The Los Angeles City Council on Tuesday approved sweeping new regulations that would treat e-cigarettes like conventional cigarettes, after one of the most personal debates to be heard on the council floor in years.
On a 14-0 vote, lawmakers outlawed "vaping" -- the practice of inhaling the vapors produced by e-cigarettes -- in most work sites and many public places, including parks and certain beaches.
Lawmakers voted to continue allowing e-cigarette use in so-called vaping lounges, where patrons can try the various e-juices that are loaded into the battery-powered devices. And they narrowly defeated a push by the e-cigarette industry to let the practice continue in 21-and-over establishments, such as bars and nightclubs.
The debate saw lawmakers share their own experiences with tobacco and the hazards that come with it. Councilman Mitch O'Farrell, who pushed for the new restrictions, spoke of his unhappiness at breathing secondhand smoke during his days as a waiter in the early 1990s.
Councilman Joe Buscaino spoke of a relative's decision to turn to e-cigarettes after years of smoking. And Council President Herb Wesson, in the most passionate speech of the day, described his decades-long addiction to cigarettes, a habit he told his colleagues would almost certainly kill him one day.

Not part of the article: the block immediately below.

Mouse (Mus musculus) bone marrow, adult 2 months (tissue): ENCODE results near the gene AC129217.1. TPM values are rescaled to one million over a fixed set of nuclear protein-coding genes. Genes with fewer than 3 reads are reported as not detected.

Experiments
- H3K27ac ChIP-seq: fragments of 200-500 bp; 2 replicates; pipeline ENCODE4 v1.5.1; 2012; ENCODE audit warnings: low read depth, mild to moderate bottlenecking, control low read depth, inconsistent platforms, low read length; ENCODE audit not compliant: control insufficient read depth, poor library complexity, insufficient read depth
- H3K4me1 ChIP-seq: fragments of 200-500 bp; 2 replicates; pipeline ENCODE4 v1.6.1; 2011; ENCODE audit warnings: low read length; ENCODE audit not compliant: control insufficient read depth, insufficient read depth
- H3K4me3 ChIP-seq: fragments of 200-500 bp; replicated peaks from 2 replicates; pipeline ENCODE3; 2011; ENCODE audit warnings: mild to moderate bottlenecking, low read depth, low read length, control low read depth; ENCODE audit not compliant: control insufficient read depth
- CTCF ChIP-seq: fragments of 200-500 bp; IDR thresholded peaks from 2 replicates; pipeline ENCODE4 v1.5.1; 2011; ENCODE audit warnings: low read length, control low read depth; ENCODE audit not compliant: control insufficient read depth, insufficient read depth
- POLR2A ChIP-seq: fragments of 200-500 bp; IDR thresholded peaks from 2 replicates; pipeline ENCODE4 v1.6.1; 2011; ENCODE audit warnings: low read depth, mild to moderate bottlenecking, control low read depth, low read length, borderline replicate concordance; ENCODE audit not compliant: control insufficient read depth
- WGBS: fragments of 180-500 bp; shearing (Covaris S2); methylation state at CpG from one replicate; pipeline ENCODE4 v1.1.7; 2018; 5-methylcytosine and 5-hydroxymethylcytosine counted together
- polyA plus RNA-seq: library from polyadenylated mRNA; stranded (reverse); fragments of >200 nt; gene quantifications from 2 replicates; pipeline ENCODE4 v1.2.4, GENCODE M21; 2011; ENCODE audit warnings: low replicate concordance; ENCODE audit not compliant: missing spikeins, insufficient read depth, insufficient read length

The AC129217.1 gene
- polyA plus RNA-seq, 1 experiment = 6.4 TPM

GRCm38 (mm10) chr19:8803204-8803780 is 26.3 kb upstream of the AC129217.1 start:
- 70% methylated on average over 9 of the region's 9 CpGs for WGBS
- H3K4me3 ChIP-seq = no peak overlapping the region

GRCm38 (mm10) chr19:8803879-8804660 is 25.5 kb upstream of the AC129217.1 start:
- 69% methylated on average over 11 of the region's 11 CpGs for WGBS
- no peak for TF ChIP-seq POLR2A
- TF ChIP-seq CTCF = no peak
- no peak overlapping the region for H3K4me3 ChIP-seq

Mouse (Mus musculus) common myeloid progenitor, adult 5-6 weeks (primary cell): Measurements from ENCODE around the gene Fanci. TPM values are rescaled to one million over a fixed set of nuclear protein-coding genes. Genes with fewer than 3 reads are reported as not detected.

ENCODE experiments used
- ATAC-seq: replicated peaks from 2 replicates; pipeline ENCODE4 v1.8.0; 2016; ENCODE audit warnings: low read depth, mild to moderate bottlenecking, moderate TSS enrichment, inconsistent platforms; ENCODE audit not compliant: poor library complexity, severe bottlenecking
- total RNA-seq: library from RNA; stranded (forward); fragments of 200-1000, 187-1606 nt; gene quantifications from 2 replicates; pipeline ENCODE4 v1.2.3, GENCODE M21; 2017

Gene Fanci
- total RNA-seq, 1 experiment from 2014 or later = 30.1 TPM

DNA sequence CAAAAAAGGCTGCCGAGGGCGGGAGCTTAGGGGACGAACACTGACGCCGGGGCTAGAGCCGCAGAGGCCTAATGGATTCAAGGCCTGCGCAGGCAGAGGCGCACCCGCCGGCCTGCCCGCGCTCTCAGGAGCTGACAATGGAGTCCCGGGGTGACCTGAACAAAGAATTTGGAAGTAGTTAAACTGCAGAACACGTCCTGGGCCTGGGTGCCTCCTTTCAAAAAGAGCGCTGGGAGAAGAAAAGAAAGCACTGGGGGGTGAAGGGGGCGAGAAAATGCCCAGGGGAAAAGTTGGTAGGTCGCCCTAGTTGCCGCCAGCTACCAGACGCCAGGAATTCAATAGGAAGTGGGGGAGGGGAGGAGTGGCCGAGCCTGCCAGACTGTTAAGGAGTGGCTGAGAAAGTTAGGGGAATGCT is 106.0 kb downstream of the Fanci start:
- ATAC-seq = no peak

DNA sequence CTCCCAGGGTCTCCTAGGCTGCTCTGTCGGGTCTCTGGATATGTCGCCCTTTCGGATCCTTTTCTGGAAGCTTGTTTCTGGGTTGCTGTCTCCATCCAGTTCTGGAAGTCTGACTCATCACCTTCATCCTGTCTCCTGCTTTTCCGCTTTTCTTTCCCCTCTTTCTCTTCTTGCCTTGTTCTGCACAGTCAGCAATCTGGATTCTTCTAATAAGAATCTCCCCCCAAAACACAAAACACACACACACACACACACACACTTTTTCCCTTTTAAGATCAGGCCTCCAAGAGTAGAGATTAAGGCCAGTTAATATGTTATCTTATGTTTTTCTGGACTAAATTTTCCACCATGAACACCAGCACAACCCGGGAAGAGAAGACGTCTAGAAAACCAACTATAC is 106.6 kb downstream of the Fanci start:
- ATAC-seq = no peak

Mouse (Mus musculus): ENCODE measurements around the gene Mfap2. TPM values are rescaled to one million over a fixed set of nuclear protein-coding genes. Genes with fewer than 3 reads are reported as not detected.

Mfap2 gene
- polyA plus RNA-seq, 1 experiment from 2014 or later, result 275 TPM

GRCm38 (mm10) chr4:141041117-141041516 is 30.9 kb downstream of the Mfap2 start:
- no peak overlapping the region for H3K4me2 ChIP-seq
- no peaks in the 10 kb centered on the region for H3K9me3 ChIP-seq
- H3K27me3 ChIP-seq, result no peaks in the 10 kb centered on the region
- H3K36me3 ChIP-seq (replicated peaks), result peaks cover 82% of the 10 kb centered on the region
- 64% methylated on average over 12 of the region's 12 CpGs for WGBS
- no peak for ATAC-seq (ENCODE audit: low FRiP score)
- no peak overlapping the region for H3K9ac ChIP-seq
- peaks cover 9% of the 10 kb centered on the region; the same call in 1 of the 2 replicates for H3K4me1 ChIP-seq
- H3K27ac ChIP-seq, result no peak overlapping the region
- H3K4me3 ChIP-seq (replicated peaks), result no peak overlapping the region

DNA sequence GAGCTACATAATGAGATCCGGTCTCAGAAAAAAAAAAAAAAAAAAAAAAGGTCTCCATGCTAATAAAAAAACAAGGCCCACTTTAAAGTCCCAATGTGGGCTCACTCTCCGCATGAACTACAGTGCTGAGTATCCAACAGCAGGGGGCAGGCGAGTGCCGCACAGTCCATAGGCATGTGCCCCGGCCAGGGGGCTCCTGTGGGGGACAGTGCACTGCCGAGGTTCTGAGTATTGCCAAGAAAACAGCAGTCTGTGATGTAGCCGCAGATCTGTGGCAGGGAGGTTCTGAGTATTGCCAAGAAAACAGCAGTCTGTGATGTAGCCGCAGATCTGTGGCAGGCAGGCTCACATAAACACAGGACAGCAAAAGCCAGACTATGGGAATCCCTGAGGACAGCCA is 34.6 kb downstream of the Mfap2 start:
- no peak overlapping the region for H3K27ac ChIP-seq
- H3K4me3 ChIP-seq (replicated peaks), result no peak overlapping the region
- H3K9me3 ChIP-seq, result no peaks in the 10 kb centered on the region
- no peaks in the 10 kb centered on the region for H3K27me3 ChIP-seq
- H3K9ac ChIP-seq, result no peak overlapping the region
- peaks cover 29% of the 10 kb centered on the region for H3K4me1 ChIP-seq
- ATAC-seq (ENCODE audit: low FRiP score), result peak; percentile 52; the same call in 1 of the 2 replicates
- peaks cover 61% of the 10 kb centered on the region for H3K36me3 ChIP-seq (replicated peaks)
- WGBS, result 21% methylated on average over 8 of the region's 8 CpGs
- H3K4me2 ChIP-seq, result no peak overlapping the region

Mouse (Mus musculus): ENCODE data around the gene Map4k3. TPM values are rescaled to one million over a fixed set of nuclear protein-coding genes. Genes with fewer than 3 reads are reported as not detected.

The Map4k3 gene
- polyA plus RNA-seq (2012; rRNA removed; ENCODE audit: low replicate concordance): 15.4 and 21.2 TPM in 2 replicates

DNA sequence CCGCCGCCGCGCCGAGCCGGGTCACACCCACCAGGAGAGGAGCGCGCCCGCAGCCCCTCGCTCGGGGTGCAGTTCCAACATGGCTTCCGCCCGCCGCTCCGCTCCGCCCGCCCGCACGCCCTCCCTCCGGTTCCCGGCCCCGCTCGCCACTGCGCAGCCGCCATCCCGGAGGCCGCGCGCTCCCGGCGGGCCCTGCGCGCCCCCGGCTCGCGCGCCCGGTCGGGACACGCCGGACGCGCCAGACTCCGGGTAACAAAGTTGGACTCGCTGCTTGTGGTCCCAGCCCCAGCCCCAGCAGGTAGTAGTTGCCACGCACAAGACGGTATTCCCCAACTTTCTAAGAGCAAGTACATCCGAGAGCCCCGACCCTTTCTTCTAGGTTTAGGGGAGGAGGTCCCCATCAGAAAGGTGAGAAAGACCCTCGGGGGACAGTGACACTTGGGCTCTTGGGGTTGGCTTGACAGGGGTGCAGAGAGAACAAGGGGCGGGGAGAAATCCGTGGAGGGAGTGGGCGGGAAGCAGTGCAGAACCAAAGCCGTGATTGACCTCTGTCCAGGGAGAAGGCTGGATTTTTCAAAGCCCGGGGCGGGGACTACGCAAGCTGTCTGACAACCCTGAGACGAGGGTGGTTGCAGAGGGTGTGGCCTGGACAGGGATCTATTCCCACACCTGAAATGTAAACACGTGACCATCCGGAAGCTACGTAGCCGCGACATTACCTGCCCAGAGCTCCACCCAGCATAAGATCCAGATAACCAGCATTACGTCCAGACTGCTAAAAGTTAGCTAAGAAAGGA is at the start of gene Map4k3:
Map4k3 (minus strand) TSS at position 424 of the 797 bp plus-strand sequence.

Wesson said he began smoking because he wanted to be cool.
"When you're 15, you want to be cool," he said. "And I will not support anything -- anything -- that might attract one new smoker."
The debate brought to light the strong views on each side of the e-cigarette debate. Backers of the battery-powered devices portray them as a godsend for those looking to quit conventional smoking. They also warned the research has not yet proven that second-hand emissions from e-cigarettes are harmful to others.
Buscaino introduced an amendment to allow bars and nightclubs to be removed from the new regulations. But his measure received only six votes -- two shy of the amount needed for passage.
E-cigarettes "are not tobacco," he said. "And I don't think they should be regulated exactly the same way."
Foes of e-cigarettes said they threaten to make smoking socially acceptable after years of public opinion campaigns to discourage the habit. Young people who get hooked on the nicotine in e-cigarettes may then turn to tobacco use, said Jonathan Fielding, director of the Los Angeles County Department of Public Health.
"We don't want to risk e-cigarettes undermining a half-century of successful tobacco control," he said.